Based on oral arguments, it seems the Court will likely avoid deciding that every state must allow gay marriage while simultaneously overturning the federal government’s Defense of Marriage Act (DOMA). Everyone will get a little something, but, most importantly, the struggle for gay rights has been brought forcefully to the public eye. With or without the Court’s help, the right to gay marriage is moving in the right direction.
The dust has now settled after the Supreme Court heard oral arguments on the issue of gay marriage. As we’ve seen many times in the last few years, all eyes were once again on the Court to decide a major issue of national importance. Throngs of people once again gathered outside the Court, just a little more colorfully this time.
The issue of gay marriage arrived at the Court in two cases. Hollingsworth v. Perry concerns California’s Proposition 8, a ballot measure passed in 2008 to overturn the California Supreme Court’s ruling that marriage discrimination is not permitted by the California Constitution. United States v. Windsor is a challenge to DOMA, signed into law by President Clinton in 1996 and also prompted by a 1993 Supreme Court of Hawaii decision permitting gay marriage.
There is an odd interaction between these two cases, an interaction of which the Court is well aware. On one hand, there is the argument that laws such as DOMA must be struck down because the federal government has no business being involved in decisions traditionally left to the states, which certainly includes the definition of marriage. On the other hand, the Proposition 8 challenge is based on the idea that states are not allowed to discriminate in their definitions of marriage.
Finding a way out of this thicket will take some creative judging, and the Court has many options open to it. The least likely outcome is that the Court will strike down all state statutes prohibiting same‐sex marriage. Although this may be the correct decision legally, and I believe it is, it may not be the correct decision prudentially. Because the Supreme Court lacks any method of enforcing its own rulings, its legitimacy is deeply intertwined with how much respect it gets as an institution. The deep, national divide produced by decisions such as Roe and, at one time, Brown v. Board of Education, weighs heavily on the minds of justices, as well it should.
Moreover, the democratic process is quickly moving to legalize gay marriage through more traditional methods. Even justices firmly in favor of gay marriage may prefer that democratic channels be used.
So a decision striking down Proposition 8 on the grounds that the Equal Protection Clause of the Fourteenth Amendment prohibits states from marriage discrimination is unlikely. The Court can avoid that decision by ruling that the defenders of the law, a group of private sponsors of Proposition 8, do not have standing to defend the law in court. “Standing” is an abstract and difficult legal concept about who has a right to be in court, either as plaintiff or defendant. Although the state of California defended the law at the district court level, they did not continue their defense at the Ninth Circuit. Thus, if the case is dismissed for lack of standing, then the district court decision striking down Proposition 8 will remain.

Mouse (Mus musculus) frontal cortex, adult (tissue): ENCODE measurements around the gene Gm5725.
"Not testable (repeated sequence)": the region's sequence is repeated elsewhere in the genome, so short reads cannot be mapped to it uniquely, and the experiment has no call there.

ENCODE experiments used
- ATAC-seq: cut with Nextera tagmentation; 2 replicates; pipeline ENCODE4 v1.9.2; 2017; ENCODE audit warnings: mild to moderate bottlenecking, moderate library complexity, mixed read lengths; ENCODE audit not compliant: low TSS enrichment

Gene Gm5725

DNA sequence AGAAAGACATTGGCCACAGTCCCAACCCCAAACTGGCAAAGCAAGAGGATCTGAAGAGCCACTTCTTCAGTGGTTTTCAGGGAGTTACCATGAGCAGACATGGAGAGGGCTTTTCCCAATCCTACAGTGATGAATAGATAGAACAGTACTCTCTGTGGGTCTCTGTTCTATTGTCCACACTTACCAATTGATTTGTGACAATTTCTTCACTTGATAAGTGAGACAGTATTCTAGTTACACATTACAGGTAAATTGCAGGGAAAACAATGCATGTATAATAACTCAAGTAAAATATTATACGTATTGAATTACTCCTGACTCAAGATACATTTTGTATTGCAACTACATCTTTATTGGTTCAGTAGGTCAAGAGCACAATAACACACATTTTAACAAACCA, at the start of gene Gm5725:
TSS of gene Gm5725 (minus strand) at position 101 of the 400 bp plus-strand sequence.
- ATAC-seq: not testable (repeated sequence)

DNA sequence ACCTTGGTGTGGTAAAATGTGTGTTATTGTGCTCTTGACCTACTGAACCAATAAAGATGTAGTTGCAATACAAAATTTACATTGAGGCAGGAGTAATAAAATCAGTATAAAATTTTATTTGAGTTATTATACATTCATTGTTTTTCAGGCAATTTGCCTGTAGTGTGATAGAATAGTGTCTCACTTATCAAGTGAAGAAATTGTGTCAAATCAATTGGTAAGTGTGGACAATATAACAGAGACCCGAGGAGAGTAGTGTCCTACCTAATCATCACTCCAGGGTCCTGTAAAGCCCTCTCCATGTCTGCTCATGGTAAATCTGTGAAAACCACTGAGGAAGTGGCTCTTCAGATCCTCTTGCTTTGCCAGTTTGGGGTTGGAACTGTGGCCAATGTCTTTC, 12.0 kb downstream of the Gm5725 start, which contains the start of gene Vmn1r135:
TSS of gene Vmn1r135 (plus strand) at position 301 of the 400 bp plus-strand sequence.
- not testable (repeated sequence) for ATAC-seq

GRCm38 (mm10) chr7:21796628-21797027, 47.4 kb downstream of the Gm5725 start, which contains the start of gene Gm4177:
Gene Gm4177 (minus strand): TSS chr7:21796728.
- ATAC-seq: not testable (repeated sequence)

The justices might also “dismiss as improvidently granted,” which is legal‐speak for “we shouldn’t have agreed to hear this case.” That decision would also leave the district court decision in place. This is the most likely outcome because it has the least radical implications.
Turning to DOMA, however, the Court was in an entirely different mood. Like Perry, the Court gave itself options to punt on the issue by reviewing whether or not the defenders of the law, the Bi‐partisan Legal Advocacy Group (BLAG), has standing. BLAG is a group of five House of Representatives members that intervened to defend DOMA when the Obama administration announced it would not defend the law.
Yet the justices were not as interested as they were in Perry in discussing the standing issue. Instead, much of the argument was devoted to whether DOMA is unconstitutional, either as a violation of the Equal Protection Clause or as a violation of federalism. Justice Kennedy, the key swing vote, seemed particularly interested in whether DOMA intrudes upon states’ ability to define marriage without encroachment from the federal government.
And here is where some nuance enters the picture. If the justices are disturbed by the political implications of striking down Proposition 8 on equal protection grounds, thus legalizing gay marriage in all 50 states, then they are also disturbed about striking down DOMA on the same theory. If DOMA falls on equal protection grounds then the exact same theory applies to all states that prohibit gay marriage. It would only be a matter of time, the time it takes to get a case through federal courts, until all states would be prohibited from marriage discrimination.
But there is an “out.” If Justice Kennedy votes to strike down DOMA on federalism grounds and the four liberal justices vote to strike it down on equal protection grounds, then DOMA will still fall but there will be no controlling theory as to why.
That is the likely result: a four‐one‐four decision where DOMA falls without a majority rationale that would legalize gay marriage in every state. Four justices voting for equal protection, four justices voting that DOMA should stand, and one justice, Justice Kennedy, voting that DOMA should fall on federalism grounds. That is my prediction, and one that I feel fairly confident making.
Either through the Court or through the democratic process, gay people will soon have the freedom to spend their lives with someone they love.